The economic downturn hit North Carolina harder than much of the country, and it will take the state longer to recover. That's the conclusion of a new report from UNC's Global Research Institute.
Senior Fellow Daniel Gitterman is an author of the report. He says a survey of data over the last 5 years shows job losses cut across demographic groups and industries. He says the state will need to be flexible in order to increase employment.
Gitterman says, "There are a number of these community college certificate programs that some of those folks can command higher wages than those with a B.A. We need to be open to whatever skills and training both meet the interests of individuals as well as fill what opportunities are in the labor market."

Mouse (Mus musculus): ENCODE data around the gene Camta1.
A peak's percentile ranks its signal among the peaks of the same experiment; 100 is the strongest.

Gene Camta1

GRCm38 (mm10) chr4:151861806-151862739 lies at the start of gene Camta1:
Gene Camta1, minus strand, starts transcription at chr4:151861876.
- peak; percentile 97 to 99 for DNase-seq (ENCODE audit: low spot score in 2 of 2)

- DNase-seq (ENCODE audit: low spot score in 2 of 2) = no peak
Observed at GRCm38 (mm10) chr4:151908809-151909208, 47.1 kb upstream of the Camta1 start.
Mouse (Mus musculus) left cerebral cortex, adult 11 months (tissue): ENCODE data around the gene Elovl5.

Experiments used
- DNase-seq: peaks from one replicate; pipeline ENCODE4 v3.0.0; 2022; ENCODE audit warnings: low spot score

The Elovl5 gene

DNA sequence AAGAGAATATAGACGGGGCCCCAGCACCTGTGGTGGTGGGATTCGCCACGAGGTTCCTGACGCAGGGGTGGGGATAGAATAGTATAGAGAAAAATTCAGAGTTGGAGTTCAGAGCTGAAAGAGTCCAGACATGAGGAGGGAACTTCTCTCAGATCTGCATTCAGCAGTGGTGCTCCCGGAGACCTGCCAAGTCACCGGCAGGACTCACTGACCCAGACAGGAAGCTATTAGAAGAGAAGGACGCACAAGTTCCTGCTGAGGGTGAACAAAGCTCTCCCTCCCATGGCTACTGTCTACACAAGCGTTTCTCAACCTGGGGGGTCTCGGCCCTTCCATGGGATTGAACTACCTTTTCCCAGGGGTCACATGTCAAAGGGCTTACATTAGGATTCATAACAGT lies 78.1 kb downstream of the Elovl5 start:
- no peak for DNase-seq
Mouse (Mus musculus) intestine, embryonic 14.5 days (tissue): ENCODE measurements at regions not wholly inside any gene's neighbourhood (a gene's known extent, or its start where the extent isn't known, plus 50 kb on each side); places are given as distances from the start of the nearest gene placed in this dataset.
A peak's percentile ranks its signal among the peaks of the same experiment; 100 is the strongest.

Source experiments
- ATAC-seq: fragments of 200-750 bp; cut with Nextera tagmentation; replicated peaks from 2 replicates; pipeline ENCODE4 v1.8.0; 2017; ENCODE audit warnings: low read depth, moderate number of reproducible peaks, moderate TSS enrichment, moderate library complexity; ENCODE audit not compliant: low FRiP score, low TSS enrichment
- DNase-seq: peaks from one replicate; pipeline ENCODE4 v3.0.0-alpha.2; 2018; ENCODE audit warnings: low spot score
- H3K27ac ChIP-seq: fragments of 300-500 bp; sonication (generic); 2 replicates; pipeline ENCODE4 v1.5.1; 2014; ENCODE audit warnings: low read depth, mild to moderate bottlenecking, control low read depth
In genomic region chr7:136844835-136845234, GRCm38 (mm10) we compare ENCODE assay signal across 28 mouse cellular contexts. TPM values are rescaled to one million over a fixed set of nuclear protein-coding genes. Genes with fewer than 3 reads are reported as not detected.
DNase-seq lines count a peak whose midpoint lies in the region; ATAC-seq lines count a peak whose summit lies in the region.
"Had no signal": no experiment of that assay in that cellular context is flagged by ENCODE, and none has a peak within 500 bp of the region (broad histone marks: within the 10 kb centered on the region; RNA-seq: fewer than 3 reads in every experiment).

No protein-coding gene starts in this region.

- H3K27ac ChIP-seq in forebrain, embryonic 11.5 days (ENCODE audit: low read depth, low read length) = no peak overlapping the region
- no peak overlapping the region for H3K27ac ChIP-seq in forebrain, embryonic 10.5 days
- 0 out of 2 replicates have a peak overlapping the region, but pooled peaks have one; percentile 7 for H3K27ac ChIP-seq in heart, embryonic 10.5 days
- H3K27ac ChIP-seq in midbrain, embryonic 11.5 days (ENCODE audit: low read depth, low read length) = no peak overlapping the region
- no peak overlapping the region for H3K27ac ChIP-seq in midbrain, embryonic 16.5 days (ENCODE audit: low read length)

However, Gitterman says the data trends suggest many of the new jobs on the horizon will be low-wage. That means a danger that greater employment won't necessarily mean less poverty. The state's unemployment rate of 9-point-6 percent remains more than a full point above the national average.